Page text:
“California city officials have expressed the need for solutions to the ongoing pressure they face in reducing Other Post-Employment Benefits (OPEB) liabilities and providing competitive health benefits to active employees and retirees,” said Chris McKenzie, executive director, League of California Cities. “The Health Benefits Marketplace provides cities with the flexibility to leverage technology to enable greater health care choice as well as help manage OPEB liabilities and rising health care costs by decoupling and unbundling active employee and retiree costs.”

Reducing OPEB liabilities and providing health benefits to active employees and retirees is a challenge for many cities. The HBM provides cities with an efficient tool to leverage technology to enable greater health care choice as well as help manage OPEB liabilities and rising health care costs by allowing cities to handle retiree health benefits separately from health benefits for active employees.

Medicare and early-retiree coverage on the HBM is provided by Willis Towers Watson on its OneExchange™ marketplace. OneExchange lets cities achieve an immediate reduction in retiree health benefit costs, including long-term liability and the administration of health plan management. Retirees enjoy the value and transparency of a robust marketplace, meaningful choice of individual plans, and the expert assistance of licensed benefit advisors to help them choose coverage that fits their needs.

Diversified Benefit Strategies serves as the League’s private exchange consultant.
“The League went through a rigorous selection process to choose its partners for the Health Benefits Marketplace,” said Barry Eyre, lead consultant, Diversified Benefit Strategies. “Willis Towers Watson and Connecture have proven to be excellent partners in the creation of a highly flexible platform designed to meet the needs of public agencies in California.”

To learn more about the League’s Health Benefits Marketplace visit www.cacities.org/hbm and for the full announcement, see League of California Cities Announces New Partners in Offering Improved Health Benefits Options to Local Cities.

 

Despite efforts to establish quality metrics for health care and empowering health care consumers to choose elements of their own coverage, recent findings still show that people shop primarily around cost. This is according to an analysis by the U.S. Department of Health and Human Services (HHS), covered in a recent article in the New York Times.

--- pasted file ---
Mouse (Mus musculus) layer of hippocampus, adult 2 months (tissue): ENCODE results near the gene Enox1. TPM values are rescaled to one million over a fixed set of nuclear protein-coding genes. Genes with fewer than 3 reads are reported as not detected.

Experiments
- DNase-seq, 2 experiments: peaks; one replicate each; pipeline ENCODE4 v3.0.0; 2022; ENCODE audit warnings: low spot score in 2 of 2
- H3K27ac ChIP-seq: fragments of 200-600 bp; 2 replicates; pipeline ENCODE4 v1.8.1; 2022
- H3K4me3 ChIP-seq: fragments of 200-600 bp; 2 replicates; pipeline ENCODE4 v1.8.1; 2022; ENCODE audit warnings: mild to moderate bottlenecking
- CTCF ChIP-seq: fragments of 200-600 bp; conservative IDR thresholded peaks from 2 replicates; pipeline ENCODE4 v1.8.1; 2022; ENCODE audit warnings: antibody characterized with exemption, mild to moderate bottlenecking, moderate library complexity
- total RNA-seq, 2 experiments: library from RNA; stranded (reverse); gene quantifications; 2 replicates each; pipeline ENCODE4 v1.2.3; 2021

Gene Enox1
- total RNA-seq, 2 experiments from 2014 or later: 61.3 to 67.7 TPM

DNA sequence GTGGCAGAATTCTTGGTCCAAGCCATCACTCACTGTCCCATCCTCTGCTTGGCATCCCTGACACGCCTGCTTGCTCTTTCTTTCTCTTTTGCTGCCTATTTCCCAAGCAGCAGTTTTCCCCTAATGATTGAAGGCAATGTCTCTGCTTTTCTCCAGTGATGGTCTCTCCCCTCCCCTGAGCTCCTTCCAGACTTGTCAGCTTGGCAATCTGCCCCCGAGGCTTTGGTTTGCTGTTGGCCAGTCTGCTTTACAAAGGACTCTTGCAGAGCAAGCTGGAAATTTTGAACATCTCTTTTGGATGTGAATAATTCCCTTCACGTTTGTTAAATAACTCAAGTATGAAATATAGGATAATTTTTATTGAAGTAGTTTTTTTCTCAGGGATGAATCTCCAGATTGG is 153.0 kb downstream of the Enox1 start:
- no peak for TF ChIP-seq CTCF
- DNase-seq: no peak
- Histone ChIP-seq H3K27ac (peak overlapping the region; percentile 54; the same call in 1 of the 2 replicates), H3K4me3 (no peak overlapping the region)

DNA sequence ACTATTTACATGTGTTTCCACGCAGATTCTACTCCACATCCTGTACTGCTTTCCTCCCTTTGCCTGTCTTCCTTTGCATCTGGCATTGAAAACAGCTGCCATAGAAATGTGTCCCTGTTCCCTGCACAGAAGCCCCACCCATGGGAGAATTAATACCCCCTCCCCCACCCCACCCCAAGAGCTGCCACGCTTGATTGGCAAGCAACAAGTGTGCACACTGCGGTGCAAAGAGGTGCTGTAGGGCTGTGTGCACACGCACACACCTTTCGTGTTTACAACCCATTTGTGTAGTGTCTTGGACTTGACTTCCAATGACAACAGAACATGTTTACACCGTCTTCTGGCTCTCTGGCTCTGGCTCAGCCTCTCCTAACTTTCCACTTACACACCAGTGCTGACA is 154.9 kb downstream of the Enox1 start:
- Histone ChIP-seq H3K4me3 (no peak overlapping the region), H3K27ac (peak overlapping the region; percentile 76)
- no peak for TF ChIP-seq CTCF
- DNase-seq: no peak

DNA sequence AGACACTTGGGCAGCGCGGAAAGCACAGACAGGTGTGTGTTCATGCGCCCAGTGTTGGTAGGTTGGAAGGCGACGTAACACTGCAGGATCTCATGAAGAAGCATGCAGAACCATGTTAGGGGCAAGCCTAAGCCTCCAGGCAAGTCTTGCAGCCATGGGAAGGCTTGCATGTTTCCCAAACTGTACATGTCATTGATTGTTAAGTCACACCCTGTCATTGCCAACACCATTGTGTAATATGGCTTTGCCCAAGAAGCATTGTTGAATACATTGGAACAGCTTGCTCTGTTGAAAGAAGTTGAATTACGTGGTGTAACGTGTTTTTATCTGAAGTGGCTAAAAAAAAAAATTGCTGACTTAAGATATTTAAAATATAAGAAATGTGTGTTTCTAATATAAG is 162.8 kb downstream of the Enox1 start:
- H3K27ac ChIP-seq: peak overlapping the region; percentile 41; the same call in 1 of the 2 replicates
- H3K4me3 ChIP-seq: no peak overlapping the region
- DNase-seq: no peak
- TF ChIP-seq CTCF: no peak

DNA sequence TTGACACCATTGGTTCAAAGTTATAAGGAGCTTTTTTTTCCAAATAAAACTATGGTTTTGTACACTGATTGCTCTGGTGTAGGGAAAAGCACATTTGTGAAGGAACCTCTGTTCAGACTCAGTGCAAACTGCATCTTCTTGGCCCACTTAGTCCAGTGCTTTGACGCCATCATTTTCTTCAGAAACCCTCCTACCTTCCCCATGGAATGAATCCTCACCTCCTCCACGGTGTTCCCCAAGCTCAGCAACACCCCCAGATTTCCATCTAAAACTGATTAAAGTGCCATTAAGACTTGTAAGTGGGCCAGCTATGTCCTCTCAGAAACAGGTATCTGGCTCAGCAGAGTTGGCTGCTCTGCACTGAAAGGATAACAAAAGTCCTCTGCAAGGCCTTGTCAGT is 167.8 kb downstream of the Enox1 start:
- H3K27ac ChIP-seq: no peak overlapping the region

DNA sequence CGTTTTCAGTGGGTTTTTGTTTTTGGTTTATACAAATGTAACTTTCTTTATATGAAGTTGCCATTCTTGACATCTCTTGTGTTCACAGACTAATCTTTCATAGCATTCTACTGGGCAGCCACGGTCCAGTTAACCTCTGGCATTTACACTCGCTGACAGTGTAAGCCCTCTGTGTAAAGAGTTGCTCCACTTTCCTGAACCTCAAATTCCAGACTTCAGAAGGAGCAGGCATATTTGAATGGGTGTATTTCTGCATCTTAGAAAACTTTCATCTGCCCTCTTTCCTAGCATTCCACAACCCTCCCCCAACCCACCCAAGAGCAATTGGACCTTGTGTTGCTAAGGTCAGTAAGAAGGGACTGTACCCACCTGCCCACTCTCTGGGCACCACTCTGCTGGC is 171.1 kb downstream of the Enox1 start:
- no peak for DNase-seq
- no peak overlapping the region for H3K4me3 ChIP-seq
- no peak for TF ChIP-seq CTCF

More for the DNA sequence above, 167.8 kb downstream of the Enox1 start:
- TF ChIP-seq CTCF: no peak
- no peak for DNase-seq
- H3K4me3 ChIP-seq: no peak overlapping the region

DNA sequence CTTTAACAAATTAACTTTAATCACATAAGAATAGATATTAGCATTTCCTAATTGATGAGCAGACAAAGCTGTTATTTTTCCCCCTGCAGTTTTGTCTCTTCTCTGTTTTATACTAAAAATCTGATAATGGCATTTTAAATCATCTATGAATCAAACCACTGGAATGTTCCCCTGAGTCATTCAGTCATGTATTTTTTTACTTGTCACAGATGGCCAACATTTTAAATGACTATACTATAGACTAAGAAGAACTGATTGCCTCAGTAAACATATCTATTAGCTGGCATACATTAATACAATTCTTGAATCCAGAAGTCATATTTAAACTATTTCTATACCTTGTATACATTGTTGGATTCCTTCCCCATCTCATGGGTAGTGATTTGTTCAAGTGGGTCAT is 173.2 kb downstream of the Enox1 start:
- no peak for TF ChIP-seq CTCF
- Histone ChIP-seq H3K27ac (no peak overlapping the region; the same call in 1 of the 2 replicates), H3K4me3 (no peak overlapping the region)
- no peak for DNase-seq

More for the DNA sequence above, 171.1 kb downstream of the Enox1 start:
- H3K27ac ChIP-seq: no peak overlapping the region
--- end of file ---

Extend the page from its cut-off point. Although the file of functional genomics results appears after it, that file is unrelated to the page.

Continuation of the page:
According to the HHS analysis of buying trends in the public health insurance marketplace, two-thirds of people went for the lowest- or second-lowest-priced plans for the plan year 2015. For the plan year 2016, approximately half of people chose the cheapest plans.

According to health economist Austin Frakt in a different article in the New York Times, choosing a health plan based on premium price alone may be problematic because it leaves out other aspects of choosing care, such as the cost of the deductible. Other aspects of care, such as quality of care and number of doctors in the area, are also left out when only cost is considered.

This is where employers can step in. With clear and regular communication, and simple benefit tools, employers can help employees make the the best health care decisions possible given their health status and budgets.

To read the entire article in the New York Times, click here.

A recent slideshow in Employee Benefit Advisor identified the top 10 worst states for student loan debt. As an employer, should you care whether any of the states in which you hire are on the list? Based on an article by Randy Abbott, a senior consultant for Willis Towers Watson, in Employee Benefit News (EBN) earlier this year, the answer could be “yes.”

According to Abbott, a growing number of employers interested in recruiting and retaining Millennials are offering benefits related to student debt, including debt forgiveness, assistance in paying off debt, and financial advising. A recent Willis Towers Watson survey showed that 4% of employers currently have student debt refinancing programs, but by 2018, that number could grow to 26%.

To find out which states are the worst for student debt, see the complete article in Employee Benefit Advisor.

To read Randy Abbott’s article in EBN on student loan repayment plans and advice for employers considering adding them to their employee benefits, click here.

Employers are increasingly turning to private exchanges for their full-time employees, as evidenced by the recent announcement by Starbucks about making the switch.

While large employers have been slower to adopt private exchanges than small- to medium-size employers, according to Craig Jannino, group exchange leader for Willis Towers Watson, this has more to do the immaturity of early exchanges than it does with employer interest. In a recent article in Inside Health Insurance Exchanges, Jannino explained, “Large employers have not lost interest in exchanges. Instead, in our view, private exchanges have only recently evolved to meet the particular needs of large employers.”